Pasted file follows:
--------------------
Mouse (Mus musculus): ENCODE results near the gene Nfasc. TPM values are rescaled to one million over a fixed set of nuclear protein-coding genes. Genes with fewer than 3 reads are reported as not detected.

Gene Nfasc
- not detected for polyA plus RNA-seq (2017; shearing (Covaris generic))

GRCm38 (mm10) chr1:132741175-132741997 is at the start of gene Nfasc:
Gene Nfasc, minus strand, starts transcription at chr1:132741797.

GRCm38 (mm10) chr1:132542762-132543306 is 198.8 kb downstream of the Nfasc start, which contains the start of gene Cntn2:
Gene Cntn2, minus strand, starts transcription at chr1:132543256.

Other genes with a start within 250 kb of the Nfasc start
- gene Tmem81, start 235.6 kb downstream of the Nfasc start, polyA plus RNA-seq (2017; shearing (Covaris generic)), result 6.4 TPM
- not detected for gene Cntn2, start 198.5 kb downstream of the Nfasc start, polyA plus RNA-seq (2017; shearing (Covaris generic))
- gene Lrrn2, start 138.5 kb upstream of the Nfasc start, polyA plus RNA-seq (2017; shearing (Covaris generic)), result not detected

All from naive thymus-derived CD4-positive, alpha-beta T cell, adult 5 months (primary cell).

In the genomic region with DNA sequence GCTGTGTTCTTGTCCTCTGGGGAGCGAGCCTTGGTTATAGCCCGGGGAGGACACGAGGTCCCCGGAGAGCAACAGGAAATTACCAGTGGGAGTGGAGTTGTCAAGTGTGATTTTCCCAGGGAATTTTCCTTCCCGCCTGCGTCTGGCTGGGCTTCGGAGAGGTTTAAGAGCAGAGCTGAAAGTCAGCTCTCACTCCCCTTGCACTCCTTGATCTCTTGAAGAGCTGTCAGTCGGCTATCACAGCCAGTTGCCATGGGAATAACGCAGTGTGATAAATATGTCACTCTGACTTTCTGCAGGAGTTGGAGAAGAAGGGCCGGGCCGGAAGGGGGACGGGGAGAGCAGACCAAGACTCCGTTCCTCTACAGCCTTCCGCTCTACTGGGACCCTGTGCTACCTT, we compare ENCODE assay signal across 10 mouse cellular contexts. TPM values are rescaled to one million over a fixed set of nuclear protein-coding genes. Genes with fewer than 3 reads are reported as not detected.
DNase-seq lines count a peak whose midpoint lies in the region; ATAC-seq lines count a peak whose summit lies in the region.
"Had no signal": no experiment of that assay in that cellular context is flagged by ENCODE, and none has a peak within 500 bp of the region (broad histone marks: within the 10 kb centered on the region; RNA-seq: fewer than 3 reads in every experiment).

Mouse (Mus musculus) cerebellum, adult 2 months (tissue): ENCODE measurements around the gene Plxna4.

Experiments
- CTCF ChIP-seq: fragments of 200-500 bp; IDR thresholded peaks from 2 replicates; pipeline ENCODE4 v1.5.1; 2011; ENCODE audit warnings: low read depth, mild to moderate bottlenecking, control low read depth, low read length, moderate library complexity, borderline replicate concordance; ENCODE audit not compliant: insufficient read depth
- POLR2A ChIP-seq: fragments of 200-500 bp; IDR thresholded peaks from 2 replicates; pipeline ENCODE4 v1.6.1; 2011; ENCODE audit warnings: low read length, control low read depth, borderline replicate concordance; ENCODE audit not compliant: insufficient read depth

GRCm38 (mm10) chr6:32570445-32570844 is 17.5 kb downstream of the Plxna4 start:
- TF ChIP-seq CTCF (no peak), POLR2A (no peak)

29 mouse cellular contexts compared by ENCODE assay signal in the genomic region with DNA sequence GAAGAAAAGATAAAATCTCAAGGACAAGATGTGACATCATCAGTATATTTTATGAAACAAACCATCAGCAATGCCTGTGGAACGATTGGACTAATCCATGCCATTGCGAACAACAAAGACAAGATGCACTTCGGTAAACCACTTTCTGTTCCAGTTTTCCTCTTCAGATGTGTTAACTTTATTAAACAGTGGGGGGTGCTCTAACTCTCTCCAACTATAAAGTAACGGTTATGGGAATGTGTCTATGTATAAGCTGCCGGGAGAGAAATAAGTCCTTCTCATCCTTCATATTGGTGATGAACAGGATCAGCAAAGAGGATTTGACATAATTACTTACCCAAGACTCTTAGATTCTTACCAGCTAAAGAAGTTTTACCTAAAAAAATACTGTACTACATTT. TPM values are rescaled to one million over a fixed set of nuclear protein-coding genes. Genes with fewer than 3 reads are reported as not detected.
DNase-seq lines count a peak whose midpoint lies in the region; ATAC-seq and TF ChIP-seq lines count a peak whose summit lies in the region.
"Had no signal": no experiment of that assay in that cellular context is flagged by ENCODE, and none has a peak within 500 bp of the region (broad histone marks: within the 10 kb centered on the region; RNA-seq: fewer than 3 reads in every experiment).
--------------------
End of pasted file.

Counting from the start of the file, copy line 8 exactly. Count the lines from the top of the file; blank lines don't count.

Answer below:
Other genes with a start within 250 kb of the Nfasc start